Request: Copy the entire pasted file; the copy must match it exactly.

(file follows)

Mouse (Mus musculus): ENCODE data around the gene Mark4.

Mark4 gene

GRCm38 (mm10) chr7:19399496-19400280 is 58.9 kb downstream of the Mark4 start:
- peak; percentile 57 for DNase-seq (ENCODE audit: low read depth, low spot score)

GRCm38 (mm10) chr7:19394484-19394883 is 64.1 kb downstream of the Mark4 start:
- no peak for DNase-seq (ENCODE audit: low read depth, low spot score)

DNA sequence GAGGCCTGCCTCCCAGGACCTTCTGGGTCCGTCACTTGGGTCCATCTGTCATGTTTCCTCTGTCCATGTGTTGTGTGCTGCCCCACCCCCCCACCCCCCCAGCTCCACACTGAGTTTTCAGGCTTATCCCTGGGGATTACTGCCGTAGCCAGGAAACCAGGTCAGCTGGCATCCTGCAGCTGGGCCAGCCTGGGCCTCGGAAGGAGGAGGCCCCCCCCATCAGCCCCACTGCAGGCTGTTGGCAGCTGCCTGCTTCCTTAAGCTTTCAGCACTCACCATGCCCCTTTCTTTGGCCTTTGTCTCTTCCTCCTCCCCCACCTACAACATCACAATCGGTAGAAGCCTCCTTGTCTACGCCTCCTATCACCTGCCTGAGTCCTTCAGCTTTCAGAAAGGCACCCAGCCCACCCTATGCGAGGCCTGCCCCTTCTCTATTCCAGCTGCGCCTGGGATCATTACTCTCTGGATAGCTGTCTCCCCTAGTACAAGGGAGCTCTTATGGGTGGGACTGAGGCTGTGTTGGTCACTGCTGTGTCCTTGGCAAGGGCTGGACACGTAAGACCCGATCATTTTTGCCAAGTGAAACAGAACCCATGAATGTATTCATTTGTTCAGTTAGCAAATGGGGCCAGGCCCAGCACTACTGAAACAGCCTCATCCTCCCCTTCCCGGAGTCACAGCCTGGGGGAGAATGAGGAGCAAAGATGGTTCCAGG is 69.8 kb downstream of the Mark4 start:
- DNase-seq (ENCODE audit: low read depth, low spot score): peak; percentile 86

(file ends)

Mouse (Mus musculus): ENCODE data around the gene Mark4.

Mark4 gene

GRCm38 (mm10) chr7:19399496-19400280 is 58.9 kb downstream of the Mark4 start:
- peak; percentile 57 for DNase-seq (ENCODE audit: low read depth, low spot score)

GRCm38 (mm10) chr7:19394484-19394883 is 64.1 kb downstream of the Mark4 start:
- no peak for DNase-seq (ENCODE audit: low read depth, low spot score)

DNA sequence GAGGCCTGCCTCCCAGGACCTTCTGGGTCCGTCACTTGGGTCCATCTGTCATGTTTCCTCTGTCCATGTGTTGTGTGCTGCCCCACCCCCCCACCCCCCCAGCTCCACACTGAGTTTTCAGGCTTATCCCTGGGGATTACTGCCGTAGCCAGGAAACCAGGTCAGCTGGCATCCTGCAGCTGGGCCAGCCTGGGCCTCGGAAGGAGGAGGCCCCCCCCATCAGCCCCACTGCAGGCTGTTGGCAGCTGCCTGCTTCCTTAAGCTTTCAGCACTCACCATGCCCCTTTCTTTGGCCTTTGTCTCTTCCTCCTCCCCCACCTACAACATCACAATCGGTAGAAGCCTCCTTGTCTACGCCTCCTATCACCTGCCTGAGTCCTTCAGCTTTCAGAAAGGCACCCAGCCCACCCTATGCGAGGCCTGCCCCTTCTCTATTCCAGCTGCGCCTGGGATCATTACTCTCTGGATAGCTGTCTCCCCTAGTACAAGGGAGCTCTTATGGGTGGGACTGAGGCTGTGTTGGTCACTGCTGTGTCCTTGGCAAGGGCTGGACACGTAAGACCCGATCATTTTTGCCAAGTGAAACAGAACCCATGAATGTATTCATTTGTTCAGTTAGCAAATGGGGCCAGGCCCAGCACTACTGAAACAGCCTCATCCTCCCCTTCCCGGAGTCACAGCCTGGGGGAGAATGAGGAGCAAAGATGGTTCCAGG is 69.8 kb downstream of the Mark4 start:
- DNase-seq (ENCODE audit: low read depth, low spot score): peak; percentile 86